Copenhagen’s Mayor of Technical and Environmental Affairs is spearheading a new law to drastically reduce the number of diesel cars on Danish roads
In January, Oslo started a new trend in Europe when it introduced temporary bans for diesel cars in bad weather conditions. Stüttgart later followed suit, and now another Scandinavian capital, Copenhagen, is nearing its own version of a diesel ban – that could be more than temporary.
Copenhagen’s Mayor of Technical and Environmental Affairs, Morten Kabell, is spearheading a law proposal in order to drastically reduce the number of diesel cars on Danish roads. He points to the approximately 540 people who die prematurely due to carbon monoxide pollution every year.
“It’s an insult to them and their families that they’ve had to live [with diesel cars] and that they die prematurely,” Kabell told Danish channel TV2.
Kabell’s new law proposal requires vehicles in Copenhagen to fulfill the emission standard EU5, which corresponds to vehicles from 2011-2012.
“We want a clean air zone, like in all other major European cities”, says Kabell.
It’s not the first time Kabell has proposed banning diesel cars. However, this time he is backed by a broad red-green coalition. In order to become reality, the proposal needs to pass in the Danish parliament.
More than half of Danish cars are still diesel-compatible, according to Aftonbladet, and critics claim a ban could provide a stunning blow to private households’ finances. The Danish car association claims that newly built diesel cars are becoming cleaner every year.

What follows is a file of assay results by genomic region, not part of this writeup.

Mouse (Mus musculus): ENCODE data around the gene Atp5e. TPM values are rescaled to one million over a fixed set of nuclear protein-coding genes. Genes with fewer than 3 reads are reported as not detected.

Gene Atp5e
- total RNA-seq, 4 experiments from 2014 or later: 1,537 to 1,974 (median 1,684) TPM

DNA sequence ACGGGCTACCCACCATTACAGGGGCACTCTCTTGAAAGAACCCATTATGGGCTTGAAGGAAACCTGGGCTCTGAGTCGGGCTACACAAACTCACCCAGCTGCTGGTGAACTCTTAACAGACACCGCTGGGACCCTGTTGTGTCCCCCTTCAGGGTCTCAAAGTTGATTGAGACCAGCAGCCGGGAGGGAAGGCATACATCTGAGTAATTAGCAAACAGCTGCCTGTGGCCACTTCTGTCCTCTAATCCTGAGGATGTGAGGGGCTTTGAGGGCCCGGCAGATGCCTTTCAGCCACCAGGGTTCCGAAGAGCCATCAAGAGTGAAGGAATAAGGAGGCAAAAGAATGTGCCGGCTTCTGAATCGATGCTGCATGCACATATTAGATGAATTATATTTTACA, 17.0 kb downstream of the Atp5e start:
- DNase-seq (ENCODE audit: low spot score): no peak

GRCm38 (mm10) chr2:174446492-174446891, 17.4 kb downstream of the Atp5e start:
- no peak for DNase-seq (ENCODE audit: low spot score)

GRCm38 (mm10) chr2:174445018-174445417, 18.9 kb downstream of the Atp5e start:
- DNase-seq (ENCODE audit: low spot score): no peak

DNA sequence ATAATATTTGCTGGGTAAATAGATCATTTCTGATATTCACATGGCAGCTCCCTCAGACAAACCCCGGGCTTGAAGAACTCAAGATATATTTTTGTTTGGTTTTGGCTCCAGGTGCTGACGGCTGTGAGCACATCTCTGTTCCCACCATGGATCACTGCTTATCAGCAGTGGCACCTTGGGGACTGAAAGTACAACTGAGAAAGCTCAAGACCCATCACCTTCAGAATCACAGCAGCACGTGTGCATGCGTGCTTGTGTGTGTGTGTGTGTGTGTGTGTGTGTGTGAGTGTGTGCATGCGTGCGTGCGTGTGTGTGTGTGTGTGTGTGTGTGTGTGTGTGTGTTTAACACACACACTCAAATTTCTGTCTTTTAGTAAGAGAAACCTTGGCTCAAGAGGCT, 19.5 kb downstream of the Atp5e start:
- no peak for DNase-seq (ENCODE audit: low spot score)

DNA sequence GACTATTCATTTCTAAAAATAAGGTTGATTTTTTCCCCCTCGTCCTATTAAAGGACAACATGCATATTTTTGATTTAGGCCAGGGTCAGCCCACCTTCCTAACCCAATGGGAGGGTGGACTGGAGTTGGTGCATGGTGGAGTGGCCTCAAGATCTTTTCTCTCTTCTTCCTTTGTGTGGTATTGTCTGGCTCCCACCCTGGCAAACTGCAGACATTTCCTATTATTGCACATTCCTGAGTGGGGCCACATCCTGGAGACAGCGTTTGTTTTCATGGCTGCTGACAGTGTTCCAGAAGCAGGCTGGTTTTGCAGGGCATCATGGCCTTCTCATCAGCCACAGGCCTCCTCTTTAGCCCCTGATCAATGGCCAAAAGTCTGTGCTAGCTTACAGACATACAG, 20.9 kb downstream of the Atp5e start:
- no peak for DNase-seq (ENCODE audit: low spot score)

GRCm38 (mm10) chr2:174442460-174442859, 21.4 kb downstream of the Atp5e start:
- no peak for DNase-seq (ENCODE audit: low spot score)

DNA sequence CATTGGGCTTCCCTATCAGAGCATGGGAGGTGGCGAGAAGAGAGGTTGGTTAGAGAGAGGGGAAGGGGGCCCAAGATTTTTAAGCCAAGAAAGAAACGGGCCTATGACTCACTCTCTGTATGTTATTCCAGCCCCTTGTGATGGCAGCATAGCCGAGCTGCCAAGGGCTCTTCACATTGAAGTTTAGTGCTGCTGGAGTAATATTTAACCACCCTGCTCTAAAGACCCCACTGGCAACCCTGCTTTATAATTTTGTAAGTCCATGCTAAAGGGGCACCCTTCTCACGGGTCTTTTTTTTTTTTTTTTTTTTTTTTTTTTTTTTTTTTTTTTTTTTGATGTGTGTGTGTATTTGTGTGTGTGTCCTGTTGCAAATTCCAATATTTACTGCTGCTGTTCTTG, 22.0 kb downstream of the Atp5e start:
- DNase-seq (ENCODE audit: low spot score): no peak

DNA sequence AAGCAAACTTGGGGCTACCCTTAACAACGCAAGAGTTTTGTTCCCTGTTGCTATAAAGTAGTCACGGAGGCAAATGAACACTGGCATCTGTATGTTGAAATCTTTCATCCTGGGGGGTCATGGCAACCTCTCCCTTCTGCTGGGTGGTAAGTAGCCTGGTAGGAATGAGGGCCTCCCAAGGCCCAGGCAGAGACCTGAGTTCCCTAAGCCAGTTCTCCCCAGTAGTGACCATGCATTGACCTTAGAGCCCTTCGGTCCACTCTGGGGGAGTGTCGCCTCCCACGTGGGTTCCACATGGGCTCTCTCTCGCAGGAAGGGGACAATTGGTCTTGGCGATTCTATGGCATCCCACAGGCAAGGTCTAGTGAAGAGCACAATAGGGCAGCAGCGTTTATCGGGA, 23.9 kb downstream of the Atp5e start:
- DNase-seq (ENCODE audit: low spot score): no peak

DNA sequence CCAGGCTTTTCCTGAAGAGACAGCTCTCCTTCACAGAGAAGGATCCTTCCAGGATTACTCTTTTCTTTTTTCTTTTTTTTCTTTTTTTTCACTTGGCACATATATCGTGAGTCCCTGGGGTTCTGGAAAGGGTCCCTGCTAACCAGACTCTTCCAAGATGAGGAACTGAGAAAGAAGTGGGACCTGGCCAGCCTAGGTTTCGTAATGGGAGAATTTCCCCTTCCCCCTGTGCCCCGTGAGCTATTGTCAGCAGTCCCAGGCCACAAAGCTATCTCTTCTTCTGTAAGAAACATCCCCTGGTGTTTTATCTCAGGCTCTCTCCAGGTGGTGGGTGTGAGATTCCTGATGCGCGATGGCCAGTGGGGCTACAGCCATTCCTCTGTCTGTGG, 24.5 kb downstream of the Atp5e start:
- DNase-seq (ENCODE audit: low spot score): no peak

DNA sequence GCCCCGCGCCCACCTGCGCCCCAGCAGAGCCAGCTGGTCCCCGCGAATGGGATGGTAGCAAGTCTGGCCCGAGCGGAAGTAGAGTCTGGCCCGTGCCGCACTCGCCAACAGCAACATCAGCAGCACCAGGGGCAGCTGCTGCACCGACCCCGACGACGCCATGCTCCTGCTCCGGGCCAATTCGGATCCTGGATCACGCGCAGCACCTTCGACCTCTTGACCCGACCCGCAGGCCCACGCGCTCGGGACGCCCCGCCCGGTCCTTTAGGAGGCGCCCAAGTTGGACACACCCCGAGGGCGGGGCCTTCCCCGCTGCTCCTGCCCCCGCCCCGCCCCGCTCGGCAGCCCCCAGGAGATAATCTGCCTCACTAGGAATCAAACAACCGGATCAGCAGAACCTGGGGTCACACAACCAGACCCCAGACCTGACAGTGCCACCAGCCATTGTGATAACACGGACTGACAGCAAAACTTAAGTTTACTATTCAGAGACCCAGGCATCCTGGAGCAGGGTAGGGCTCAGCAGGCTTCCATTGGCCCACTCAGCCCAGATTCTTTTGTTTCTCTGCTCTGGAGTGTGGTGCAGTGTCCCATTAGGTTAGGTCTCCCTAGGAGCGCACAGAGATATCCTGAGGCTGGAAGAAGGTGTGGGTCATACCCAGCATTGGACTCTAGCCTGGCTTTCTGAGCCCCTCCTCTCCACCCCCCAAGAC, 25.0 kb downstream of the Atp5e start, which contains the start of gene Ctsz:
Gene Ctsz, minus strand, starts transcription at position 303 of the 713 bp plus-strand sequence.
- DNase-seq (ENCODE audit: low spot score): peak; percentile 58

Outlawing dirty vehicles could soon be mainstream across continent, with many European cities including Athens, Madrid and Paris signed up for diesel vehicle bans by 2025. In Europe, an estimated 7,000 people die prematurely every year due to carbon monoxide emissions, according to Swedish broadcaster SVT.
But currently the Nordics seem to be taking the lead for clean inner city air. Oslo’s temporary ban was partly a result of the city’s topography. Surrounded by an ocean bay and mountains, warm air can “put a lid” on the city, which means emissions become trapped in low altitudes. Oslo’s ban currently comes into effect if the city experiences “bad weather” two days in a row (with the exception of some newer EU6 vehicles).
Tom Turula is a journalist for Business Insider‘s Nordic edition